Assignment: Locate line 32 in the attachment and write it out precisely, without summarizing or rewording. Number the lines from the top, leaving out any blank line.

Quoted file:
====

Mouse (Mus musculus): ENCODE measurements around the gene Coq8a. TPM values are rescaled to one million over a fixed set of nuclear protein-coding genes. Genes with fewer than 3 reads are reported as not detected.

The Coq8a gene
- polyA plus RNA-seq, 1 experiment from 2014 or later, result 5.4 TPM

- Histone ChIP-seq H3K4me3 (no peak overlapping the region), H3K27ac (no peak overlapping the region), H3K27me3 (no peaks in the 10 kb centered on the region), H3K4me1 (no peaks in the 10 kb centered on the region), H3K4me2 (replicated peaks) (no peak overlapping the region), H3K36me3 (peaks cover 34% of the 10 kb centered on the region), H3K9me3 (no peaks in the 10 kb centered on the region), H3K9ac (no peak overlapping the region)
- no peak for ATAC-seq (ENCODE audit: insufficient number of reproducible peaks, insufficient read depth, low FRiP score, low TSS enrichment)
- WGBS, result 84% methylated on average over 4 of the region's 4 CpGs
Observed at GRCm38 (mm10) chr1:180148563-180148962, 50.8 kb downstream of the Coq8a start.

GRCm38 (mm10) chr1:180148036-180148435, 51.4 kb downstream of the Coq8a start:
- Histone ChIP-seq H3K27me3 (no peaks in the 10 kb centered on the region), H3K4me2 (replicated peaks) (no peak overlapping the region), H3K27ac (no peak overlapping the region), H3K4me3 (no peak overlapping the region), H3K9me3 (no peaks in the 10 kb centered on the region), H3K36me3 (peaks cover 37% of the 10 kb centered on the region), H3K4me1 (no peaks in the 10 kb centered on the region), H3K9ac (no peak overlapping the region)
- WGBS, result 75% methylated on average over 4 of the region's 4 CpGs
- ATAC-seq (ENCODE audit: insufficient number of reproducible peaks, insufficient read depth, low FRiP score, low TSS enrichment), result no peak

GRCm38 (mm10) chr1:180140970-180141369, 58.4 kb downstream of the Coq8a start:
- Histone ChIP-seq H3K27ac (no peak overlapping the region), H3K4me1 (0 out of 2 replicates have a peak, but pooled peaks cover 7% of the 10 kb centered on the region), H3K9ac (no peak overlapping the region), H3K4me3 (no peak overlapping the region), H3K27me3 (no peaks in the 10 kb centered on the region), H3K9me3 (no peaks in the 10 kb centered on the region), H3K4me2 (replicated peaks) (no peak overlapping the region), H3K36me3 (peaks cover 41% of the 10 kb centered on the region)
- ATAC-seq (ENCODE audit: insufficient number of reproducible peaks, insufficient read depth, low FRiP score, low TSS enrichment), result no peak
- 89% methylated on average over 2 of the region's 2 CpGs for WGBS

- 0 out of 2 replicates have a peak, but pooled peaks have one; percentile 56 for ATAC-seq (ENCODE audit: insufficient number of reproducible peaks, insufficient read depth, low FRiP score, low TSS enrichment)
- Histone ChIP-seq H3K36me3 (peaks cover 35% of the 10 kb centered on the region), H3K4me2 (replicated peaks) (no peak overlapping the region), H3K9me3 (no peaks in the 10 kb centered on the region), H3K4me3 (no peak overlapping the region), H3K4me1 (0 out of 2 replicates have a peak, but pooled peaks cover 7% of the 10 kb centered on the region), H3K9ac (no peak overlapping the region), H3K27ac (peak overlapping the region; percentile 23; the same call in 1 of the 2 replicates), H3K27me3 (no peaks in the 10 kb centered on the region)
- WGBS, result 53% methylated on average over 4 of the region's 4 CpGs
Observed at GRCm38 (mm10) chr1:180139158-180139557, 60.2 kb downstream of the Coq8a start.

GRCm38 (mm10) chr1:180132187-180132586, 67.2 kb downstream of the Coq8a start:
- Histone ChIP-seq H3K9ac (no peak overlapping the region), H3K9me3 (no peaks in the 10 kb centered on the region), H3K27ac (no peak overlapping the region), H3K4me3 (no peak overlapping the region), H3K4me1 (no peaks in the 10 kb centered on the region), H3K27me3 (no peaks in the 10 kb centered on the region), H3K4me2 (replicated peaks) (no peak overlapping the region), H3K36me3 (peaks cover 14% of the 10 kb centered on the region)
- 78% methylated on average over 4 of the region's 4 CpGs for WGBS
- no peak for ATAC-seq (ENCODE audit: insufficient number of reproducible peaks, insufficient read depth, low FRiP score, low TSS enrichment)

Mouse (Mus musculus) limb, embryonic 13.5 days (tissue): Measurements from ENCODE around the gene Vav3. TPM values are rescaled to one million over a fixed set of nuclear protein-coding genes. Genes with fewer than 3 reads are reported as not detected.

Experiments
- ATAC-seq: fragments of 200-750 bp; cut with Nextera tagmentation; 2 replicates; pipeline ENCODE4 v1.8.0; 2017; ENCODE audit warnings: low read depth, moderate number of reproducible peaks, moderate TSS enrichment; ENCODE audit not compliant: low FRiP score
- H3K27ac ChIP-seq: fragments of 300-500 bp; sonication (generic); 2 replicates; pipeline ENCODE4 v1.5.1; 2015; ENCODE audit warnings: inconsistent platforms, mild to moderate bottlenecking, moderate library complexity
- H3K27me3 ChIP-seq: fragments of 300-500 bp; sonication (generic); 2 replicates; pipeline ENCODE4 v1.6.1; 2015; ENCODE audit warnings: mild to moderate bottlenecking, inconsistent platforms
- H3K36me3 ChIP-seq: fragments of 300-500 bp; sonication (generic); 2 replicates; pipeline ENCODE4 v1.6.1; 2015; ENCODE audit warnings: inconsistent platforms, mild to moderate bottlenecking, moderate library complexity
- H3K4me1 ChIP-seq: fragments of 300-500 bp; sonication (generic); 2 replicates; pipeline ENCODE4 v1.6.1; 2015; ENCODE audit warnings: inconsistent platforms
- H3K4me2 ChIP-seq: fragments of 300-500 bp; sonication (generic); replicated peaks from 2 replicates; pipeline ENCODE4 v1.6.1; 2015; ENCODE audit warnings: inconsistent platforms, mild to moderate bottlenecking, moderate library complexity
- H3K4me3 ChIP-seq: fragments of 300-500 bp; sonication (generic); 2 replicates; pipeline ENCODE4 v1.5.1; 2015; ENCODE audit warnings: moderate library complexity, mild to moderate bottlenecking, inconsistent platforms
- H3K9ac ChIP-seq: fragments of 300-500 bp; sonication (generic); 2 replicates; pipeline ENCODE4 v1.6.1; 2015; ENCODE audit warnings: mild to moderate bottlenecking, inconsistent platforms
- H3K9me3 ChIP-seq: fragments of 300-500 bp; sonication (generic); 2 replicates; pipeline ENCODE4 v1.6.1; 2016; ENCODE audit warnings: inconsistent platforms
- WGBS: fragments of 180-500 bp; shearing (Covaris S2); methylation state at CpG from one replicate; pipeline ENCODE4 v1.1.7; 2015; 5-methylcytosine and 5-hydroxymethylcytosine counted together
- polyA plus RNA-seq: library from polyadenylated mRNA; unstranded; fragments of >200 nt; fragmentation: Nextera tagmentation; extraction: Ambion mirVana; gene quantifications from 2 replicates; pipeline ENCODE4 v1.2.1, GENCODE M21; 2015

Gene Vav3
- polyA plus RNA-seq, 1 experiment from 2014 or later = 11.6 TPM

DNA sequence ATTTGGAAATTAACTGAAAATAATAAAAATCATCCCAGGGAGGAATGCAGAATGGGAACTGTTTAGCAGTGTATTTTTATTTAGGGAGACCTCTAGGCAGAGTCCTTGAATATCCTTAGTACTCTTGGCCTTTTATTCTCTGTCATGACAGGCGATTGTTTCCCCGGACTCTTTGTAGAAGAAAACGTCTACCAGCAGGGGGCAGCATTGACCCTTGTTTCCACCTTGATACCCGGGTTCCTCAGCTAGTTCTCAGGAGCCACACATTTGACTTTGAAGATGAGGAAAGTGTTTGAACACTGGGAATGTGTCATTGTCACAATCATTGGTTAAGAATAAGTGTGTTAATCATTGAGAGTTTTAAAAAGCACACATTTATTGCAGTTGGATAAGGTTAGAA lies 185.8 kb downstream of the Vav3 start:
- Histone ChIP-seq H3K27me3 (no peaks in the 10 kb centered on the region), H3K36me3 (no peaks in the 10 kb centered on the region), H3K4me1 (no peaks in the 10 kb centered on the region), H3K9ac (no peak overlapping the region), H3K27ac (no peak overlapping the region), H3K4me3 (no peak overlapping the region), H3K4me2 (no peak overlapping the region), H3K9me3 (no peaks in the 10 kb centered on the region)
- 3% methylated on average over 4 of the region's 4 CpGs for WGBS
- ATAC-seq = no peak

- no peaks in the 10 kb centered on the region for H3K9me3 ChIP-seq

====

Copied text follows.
- H3K4me3 ChIP-seq: fragments of 300-500 bp; sonication (generic); 2 replicates; pipeline ENCODE4 v1.5.1; 2015; ENCODE audit warnings: moderate library complexity, mild to moderate bottlenecking, inconsistent platforms